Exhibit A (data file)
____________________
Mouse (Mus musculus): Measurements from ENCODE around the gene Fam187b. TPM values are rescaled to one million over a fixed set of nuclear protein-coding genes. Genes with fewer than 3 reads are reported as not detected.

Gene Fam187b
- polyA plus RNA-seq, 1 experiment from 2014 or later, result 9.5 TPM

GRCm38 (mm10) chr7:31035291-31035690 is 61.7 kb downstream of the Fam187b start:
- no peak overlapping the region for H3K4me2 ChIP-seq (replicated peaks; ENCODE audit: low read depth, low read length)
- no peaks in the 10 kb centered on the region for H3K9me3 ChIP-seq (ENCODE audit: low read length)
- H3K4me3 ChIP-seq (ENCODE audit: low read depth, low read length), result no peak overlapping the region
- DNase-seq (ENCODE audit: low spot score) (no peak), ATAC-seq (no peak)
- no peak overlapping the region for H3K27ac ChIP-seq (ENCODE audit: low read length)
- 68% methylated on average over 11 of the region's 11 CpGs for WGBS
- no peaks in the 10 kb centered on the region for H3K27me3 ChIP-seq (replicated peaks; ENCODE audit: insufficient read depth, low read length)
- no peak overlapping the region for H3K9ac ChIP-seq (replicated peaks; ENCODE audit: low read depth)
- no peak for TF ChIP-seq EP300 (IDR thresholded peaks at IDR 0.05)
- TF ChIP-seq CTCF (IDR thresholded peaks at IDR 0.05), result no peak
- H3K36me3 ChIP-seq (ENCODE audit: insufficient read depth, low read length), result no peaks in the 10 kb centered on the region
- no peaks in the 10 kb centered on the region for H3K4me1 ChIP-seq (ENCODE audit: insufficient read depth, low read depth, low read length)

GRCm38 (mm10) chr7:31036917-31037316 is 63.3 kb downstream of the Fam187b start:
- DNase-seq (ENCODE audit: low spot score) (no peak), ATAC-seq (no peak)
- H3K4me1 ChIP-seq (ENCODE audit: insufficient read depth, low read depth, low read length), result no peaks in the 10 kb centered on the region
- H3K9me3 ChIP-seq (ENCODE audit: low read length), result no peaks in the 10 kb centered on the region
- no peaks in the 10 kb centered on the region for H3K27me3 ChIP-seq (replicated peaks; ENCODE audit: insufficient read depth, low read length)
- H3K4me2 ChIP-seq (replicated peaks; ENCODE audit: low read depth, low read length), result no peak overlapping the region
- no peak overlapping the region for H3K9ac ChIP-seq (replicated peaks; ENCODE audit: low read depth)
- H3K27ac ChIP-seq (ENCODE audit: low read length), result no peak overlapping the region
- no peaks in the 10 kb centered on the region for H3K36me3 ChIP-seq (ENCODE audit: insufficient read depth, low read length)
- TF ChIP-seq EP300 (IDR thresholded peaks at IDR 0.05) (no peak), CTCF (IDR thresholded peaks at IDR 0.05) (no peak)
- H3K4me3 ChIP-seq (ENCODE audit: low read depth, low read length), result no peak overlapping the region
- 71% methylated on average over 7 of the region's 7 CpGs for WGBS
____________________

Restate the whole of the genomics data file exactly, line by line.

Mouse (Mus musculus): Measurements from ENCODE around the gene Fam187b. TPM values are rescaled to one million over a fixed set of nuclear protein-coding genes. Genes with fewer than 3 reads are reported as not detected.

Gene Fam187b
- polyA plus RNA-seq, 1 experiment from 2014 or later, result 9.5 TPM

GRCm38 (mm10) chr7:31035291-31035690 is 61.7 kb downstream of the Fam187b start:
- no peak overlapping the region for H3K4me2 ChIP-seq (replicated peaks; ENCODE audit: low read depth, low read length)
- no peaks in the 10 kb centered on the region for H3K9me3 ChIP-seq (ENCODE audit: low read length)
- H3K4me3 ChIP-seq (ENCODE audit: low read depth, low read length), result no peak overlapping the region
- DNase-seq (ENCODE audit: low spot score) (no peak), ATAC-seq (no peak)
- no peak overlapping the region for H3K27ac ChIP-seq (ENCODE audit: low read length)
- 68% methylated on average over 11 of the region's 11 CpGs for WGBS
- no peaks in the 10 kb centered on the region for H3K27me3 ChIP-seq (replicated peaks; ENCODE audit: insufficient read depth, low read length)
- no peak overlapping the region for H3K9ac ChIP-seq (replicated peaks; ENCODE audit: low read depth)
- no peak for TF ChIP-seq EP300 (IDR thresholded peaks at IDR 0.05)
- TF ChIP-seq CTCF (IDR thresholded peaks at IDR 0.05), result no peak
- H3K36me3 ChIP-seq (ENCODE audit: insufficient read depth, low read length), result no peaks in the 10 kb centered on the region
- no peaks in the 10 kb centered on the region for H3K4me1 ChIP-seq (ENCODE audit: insufficient read depth, low read depth, low read length)

GRCm38 (mm10) chr7:31036917-31037316 is 63.3 kb downstream of the Fam187b start:
- DNase-seq (ENCODE audit: low spot score) (no peak), ATAC-seq (no peak)
- H3K4me1 ChIP-seq (ENCODE audit: insufficient read depth, low read depth, low read length), result no peaks in the 10 kb centered on the region
- H3K9me3 ChIP-seq (ENCODE audit: low read length), result no peaks in the 10 kb centered on the region
- no peaks in the 10 kb centered on the region for H3K27me3 ChIP-seq (replicated peaks; ENCODE audit: insufficient read depth, low read length)
- H3K4me2 ChIP-seq (replicated peaks; ENCODE audit: low read depth, low read length), result no peak overlapping the region
- no peak overlapping the region for H3K9ac ChIP-seq (replicated peaks; ENCODE audit: low read depth)
- H3K27ac ChIP-seq (ENCODE audit: low read length), result no peak overlapping the region
- no peaks in the 10 kb centered on the region for H3K36me3 ChIP-seq (ENCODE audit: insufficient read depth, low read length)
- TF ChIP-seq EP300 (IDR thresholded peaks at IDR 0.05) (no peak), CTCF (IDR thresholded peaks at IDR 0.05) (no peak)
- H3K4me3 ChIP-seq (ENCODE audit: low read depth, low read length), result no peak overlapping the region
- 71% methylated on average over 7 of the region's 7 CpGs for WGBS